The Case for Prioritizing Local Community Efforts

The brief further elaborates on how America’s connectivity crisis has been created by uncompetitive market conditions, a dilemma that actually presents three interconnected challenges: Access, Affordability and Adoption. 

Finally, the brief makes the case for why the federal and state governments should support local governments in resolving these challenges, rather than continuing to blindly hand out subsidies to the companies with the best government affairs' staff.

Read the...

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Posted April 13, 2021 by Jericho Casper

In the American Rescue Plan Act, Congress and the Biden Administration included a multi-billion dollar appropriation to help expand high-speed Internet access. This guide offers an overview of the different funding opportunities for communities interested in expanding broadband services. As application deadlines vary in some cases and other money must be spent within certain time frames, it is critical for states, municipalities, community organizations, and Tribal governments to start planning initiatives now.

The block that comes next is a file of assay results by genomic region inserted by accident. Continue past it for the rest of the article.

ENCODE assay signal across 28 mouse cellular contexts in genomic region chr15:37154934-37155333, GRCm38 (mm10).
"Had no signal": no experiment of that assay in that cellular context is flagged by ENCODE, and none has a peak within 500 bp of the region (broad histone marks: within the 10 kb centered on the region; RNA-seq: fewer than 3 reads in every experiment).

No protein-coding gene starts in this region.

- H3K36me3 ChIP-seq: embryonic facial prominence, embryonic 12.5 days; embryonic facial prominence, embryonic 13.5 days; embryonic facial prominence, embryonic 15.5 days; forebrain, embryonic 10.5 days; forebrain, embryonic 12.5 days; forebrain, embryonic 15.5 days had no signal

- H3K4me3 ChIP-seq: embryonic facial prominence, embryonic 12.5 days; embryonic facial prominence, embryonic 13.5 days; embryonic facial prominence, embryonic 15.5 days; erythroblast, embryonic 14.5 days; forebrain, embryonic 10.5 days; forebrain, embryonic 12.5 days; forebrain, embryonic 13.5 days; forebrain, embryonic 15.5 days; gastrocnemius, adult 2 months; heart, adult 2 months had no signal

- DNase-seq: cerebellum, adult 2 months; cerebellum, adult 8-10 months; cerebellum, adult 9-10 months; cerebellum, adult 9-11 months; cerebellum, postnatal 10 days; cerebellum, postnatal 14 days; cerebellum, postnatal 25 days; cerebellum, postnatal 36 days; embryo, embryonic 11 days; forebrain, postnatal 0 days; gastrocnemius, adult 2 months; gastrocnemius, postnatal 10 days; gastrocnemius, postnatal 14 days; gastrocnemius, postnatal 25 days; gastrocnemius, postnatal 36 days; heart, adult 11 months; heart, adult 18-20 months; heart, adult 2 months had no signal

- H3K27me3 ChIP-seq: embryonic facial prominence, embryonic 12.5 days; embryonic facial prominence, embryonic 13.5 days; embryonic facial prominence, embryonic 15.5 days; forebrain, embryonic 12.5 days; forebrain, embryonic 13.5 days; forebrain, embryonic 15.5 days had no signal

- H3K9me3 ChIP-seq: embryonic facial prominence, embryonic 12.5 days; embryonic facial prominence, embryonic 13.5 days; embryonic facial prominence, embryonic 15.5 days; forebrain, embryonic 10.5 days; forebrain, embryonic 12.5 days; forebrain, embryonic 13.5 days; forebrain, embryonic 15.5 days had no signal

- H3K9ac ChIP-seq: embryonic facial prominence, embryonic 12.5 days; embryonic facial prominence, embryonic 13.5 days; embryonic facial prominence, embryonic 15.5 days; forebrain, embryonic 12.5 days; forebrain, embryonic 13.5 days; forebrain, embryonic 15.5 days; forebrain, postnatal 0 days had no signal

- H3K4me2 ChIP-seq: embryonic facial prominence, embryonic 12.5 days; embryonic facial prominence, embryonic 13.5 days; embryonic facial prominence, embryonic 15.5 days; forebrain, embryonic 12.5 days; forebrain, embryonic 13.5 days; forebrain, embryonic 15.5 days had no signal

It’s also worth emphasizing that 18 states still put localities at a disadvantage when it comes to spending anticipated funding effectively by preserving laws that interfere with community investment in broadband infrastructure. Much of this money could also be funneled for other purposes due to a lack of good plans and community engagement. 

The amount of funding flowing into communities is unprecedented. Localities should prepare to spend funds on needed, futureproof infrastructure. This is an historic, once-in-a-lifetime investment in Internet infrastructure and communities who develop a clear, actionable plan and are as ready as possible once the money starts flowing will prosper.

Directory

If you’re a homeowner looking for assistance paying your Internet bill…look to the Emergency Broadband Benefit Program or Homeowner’s Assistance Fund

If you’re an HBCU or Minority-serving institution looking to expand Internet access to your students, or if you’re a minority business enterprise or nonprofit organization in the surrounding community...look to the Connecting Minority Communities Pilot Program.

if you’re a Tribal government, Tribal organization, or Tribal college or university, including native Hawaiian organizations, education programs and native corporations…look to the Tribal Broadband Connectivity Program.

If you’re a city interested in partaking in a public-private partnership…look to the Promote Broadband Expansion Grant Program

If you’re a school or library whose main concern is obtaining remote Internet access devices...look to the Emergency Connectivity Fund.

 

Federal Aid Directly To States, Counties, Localities and Territories

Out of the $1.9 trillion in fiscal relief provided by the...